How Much Has the Brazilian Climate Affected Klinsmann’s Roster?

sweaty ref

photo credit: seriouslysilly via photopin cc

Brad Davis’s inclusion and the infusion of youth in Jurgen Klinsmann’s 23-man roster could be potential explained by a healthy respect for the Brazilian climate’s potential to impact a team’s performance. Even though it will be winter time in Brazil everyone is planning on the heat and humidity of Brazil to play a significant role in the World Cup. The Brazilian players union has even sued FIFA about the kick-off times for games.

The players’ federation filed a lawsuit this week to change kickoff times of the 24 matches scheduled to start at 1 p.m. local time (1600 GMT), saying players would be at risk because of intense heat and humidity in some venues. It said FIFA, at least, must introduce two-minute water breaks in each half during those matches. – CBS News

Apparently, the heat is such a worrisome issue that some people think it is worth suing over. Having grown up in North Carolina (I had a 6 inch wide vine in my yard), lived in Southern California (I experienced 122 F heat out int he desert), and currently living in Utah I have experienced different types of heat. Heat and humidity definitely can sap your energy quickly, and you can almost get used to playing in it. I think that is part of the reason why Brad Davis is on the team and not Landon Donovan. Playing in LA is very different than playing in Houston. Thus, part of the reason why the Houston Dynamo have the longest home unbeaten streak in MLS history. One has to manage their effort more in heat and humidity.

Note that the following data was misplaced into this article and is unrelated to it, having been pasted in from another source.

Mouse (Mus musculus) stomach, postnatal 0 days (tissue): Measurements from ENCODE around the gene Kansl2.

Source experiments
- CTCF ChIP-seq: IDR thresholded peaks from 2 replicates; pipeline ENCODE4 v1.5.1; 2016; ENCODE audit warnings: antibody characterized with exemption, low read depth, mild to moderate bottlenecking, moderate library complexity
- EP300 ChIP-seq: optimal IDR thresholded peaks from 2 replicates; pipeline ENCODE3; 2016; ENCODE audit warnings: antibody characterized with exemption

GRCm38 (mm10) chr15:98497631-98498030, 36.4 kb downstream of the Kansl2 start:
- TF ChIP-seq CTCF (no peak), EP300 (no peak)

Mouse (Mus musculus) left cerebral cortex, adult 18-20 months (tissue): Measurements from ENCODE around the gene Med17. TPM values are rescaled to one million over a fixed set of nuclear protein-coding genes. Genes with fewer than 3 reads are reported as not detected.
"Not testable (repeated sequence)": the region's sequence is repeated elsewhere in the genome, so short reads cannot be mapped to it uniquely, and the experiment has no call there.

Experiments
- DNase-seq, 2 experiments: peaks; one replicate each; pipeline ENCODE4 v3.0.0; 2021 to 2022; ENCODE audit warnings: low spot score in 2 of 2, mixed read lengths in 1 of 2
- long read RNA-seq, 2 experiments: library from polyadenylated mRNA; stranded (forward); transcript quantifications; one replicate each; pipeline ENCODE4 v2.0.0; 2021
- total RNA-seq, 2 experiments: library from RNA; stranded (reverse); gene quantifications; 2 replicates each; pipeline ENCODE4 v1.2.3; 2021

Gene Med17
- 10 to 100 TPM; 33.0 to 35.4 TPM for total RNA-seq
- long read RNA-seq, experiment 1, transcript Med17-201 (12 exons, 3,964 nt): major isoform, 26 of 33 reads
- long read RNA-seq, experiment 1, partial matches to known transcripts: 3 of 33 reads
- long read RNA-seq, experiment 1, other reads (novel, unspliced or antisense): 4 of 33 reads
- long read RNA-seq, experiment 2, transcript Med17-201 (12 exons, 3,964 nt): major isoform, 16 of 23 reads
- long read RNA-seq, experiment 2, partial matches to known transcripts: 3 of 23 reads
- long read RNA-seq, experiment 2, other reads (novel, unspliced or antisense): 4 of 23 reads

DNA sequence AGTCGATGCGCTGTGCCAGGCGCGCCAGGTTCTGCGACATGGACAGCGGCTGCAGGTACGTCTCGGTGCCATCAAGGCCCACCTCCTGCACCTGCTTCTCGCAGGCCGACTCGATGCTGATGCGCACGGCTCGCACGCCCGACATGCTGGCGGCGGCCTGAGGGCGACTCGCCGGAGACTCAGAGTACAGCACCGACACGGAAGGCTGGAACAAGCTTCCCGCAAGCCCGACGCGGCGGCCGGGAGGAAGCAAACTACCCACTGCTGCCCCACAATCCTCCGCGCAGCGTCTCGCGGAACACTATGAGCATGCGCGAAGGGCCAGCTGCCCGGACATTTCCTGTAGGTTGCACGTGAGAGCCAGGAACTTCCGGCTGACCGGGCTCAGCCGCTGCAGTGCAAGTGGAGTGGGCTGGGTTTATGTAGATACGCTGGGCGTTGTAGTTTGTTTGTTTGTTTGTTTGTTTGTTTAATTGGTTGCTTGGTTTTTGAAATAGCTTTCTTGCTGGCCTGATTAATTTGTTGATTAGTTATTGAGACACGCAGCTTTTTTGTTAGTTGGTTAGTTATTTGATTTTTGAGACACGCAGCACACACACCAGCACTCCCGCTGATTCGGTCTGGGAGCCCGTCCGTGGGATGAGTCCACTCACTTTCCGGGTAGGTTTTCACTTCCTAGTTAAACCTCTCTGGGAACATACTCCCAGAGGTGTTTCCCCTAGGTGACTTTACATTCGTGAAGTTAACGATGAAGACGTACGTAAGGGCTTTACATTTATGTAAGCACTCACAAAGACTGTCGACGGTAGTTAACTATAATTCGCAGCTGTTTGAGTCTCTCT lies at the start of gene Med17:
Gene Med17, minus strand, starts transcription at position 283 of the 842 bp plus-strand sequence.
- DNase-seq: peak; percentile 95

Plus, the USMNT will have to deal with long travel times that their bodies will need to recover from. In 2002, when the World Cup was played in South Korea and Japan (not really known for heat and humidity) Bruce Arena was quoted as saying that the World Cup is a ‘young man’s game’. I would guess that Klinsmann is betting that the climate will play a big part in Brazil, and he has decided to bet a little more on youth and those with experience dealing with heat and humidity. European teams have historically done much worse in South America than in Europe and vice versa. Interestingly, a lot of South American teams have players who play in Europe. I wonder how much this will affect their acclimatization. Also, I recognize that the heat and humidity will not have the same impact in all venues. Plus, I think Donovan would have done just fine with the heat and humidity as a sub.

Basically, I believe the Brazilian climate and the expected especially grueling nature of this upcoming World Cup campaign significantly influenced Klinsmann’s recent roster decision.

 

 

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